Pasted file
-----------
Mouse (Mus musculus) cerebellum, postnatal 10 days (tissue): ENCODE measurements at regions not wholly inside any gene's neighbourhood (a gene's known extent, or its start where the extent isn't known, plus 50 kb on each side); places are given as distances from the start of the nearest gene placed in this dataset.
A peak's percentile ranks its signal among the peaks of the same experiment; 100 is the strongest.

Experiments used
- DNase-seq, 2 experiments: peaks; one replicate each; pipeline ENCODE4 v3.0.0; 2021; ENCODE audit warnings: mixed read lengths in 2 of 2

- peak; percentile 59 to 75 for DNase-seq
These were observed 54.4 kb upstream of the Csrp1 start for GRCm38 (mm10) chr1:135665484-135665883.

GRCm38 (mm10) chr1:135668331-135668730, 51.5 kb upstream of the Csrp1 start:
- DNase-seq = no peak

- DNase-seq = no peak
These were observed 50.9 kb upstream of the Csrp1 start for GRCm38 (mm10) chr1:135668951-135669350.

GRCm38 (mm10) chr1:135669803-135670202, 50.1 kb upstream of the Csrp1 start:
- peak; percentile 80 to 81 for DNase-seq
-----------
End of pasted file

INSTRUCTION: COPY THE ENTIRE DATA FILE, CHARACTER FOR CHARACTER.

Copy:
Mouse (Mus musculus) cerebellum, postnatal 10 days (tissue): ENCODE measurements at regions not wholly inside any gene's neighbourhood (a gene's known extent, or its start where the extent isn't known, plus 50 kb on each side); places are given as distances from the start of the nearest gene placed in this dataset.
A peak's percentile ranks its signal among the peaks of the same experiment; 100 is the strongest.

Experiments used
- DNase-seq, 2 experiments: peaks; one replicate each; pipeline ENCODE4 v3.0.0; 2021; ENCODE audit warnings: mixed read lengths in 2 of 2

- peak; percentile 59 to 75 for DNase-seq
These were observed 54.4 kb upstream of the Csrp1 start for GRCm38 (mm10) chr1:135665484-135665883.

GRCm38 (mm10) chr1:135668331-135668730, 51.5 kb upstream of the Csrp1 start:
- DNase-seq = no peak

- DNase-seq = no peak
These were observed 50.9 kb upstream of the Csrp1 start for GRCm38 (mm10) chr1:135668951-135669350.

GRCm38 (mm10) chr1:135669803-135670202, 50.1 kb upstream of the Csrp1 start:
- peak; percentile 80 to 81 for DNase-seq